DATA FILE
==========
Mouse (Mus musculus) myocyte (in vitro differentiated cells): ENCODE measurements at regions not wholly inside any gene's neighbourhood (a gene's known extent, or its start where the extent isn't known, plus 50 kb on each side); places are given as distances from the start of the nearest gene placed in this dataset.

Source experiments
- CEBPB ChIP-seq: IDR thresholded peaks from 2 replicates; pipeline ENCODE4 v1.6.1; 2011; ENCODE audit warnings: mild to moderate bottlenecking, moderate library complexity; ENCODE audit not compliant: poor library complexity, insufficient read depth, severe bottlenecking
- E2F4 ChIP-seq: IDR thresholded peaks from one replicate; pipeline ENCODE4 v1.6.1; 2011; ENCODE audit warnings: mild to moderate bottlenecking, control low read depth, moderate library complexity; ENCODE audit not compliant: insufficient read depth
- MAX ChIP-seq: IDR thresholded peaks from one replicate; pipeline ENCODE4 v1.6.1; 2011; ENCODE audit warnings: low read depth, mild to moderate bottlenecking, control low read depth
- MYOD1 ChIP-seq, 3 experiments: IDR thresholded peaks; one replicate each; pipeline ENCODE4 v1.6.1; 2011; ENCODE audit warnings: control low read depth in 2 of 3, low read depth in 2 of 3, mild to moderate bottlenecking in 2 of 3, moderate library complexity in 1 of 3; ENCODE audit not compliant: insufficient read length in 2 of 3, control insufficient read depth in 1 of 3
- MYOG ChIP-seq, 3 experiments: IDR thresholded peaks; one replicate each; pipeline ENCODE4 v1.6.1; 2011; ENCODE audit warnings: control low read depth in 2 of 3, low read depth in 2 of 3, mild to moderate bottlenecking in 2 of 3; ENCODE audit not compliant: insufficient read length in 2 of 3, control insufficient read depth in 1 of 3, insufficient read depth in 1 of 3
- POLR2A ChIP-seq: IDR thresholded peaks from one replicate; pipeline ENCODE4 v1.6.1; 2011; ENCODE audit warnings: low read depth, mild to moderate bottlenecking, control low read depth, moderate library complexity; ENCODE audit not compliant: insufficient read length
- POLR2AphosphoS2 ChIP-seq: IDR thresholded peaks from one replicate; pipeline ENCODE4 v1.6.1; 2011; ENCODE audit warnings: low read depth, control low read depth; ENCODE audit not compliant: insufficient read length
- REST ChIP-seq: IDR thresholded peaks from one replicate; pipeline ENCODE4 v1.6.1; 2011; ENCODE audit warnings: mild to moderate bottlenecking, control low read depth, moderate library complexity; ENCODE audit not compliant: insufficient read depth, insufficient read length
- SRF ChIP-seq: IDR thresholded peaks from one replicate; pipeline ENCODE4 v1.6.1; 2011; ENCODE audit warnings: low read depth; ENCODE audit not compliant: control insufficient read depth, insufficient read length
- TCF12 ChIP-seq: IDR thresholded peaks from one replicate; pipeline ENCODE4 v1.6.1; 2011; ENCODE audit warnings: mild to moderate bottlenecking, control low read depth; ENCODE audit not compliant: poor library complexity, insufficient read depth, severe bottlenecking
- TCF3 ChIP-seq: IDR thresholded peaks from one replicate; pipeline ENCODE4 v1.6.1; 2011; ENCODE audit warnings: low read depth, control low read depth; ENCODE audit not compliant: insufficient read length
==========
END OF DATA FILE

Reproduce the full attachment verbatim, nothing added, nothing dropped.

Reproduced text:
Mouse (Mus musculus) myocyte (in vitro differentiated cells): ENCODE measurements at regions not wholly inside any gene's neighbourhood (a gene's known extent, or its start where the extent isn't known, plus 50 kb on each side); places are given as distances from the start of the nearest gene placed in this dataset.

Source experiments
- CEBPB ChIP-seq: IDR thresholded peaks from 2 replicates; pipeline ENCODE4 v1.6.1; 2011; ENCODE audit warnings: mild to moderate bottlenecking, moderate library complexity; ENCODE audit not compliant: poor library complexity, insufficient read depth, severe bottlenecking
- E2F4 ChIP-seq: IDR thresholded peaks from one replicate; pipeline ENCODE4 v1.6.1; 2011; ENCODE audit warnings: mild to moderate bottlenecking, control low read depth, moderate library complexity; ENCODE audit not compliant: insufficient read depth
- MAX ChIP-seq: IDR thresholded peaks from one replicate; pipeline ENCODE4 v1.6.1; 2011; ENCODE audit warnings: low read depth, mild to moderate bottlenecking, control low read depth
- MYOD1 ChIP-seq, 3 experiments: IDR thresholded peaks; one replicate each; pipeline ENCODE4 v1.6.1; 2011; ENCODE audit warnings: control low read depth in 2 of 3, low read depth in 2 of 3, mild to moderate bottlenecking in 2 of 3, moderate library complexity in 1 of 3; ENCODE audit not compliant: insufficient read length in 2 of 3, control insufficient read depth in 1 of 3
- MYOG ChIP-seq, 3 experiments: IDR thresholded peaks; one replicate each; pipeline ENCODE4 v1.6.1; 2011; ENCODE audit warnings: control low read depth in 2 of 3, low read depth in 2 of 3, mild to moderate bottlenecking in 2 of 3; ENCODE audit not compliant: insufficient read length in 2 of 3, control insufficient read depth in 1 of 3, insufficient read depth in 1 of 3
- POLR2A ChIP-seq: IDR thresholded peaks from one replicate; pipeline ENCODE4 v1.6.1; 2011; ENCODE audit warnings: low read depth, mild to moderate bottlenecking, control low read depth, moderate library complexity; ENCODE audit not compliant: insufficient read length
- POLR2AphosphoS2 ChIP-seq: IDR thresholded peaks from one replicate; pipeline ENCODE4 v1.6.1; 2011; ENCODE audit warnings: low read depth, control low read depth; ENCODE audit not compliant: insufficient read length
- REST ChIP-seq: IDR thresholded peaks from one replicate; pipeline ENCODE4 v1.6.1; 2011; ENCODE audit warnings: mild to moderate bottlenecking, control low read depth, moderate library complexity; ENCODE audit not compliant: insufficient read depth, insufficient read length
- SRF ChIP-seq: IDR thresholded peaks from one replicate; pipeline ENCODE4 v1.6.1; 2011; ENCODE audit warnings: low read depth; ENCODE audit not compliant: control insufficient read depth, insufficient read length
- TCF12 ChIP-seq: IDR thresholded peaks from one replicate; pipeline ENCODE4 v1.6.1; 2011; ENCODE audit warnings: mild to moderate bottlenecking, control low read depth; ENCODE audit not compliant: poor library complexity, insufficient read depth, severe bottlenecking
- TCF3 ChIP-seq: IDR thresholded peaks from one replicate; pipeline ENCODE4 v1.6.1; 2011; ENCODE audit warnings: low read depth, control low read depth; ENCODE audit not compliant: insufficient read length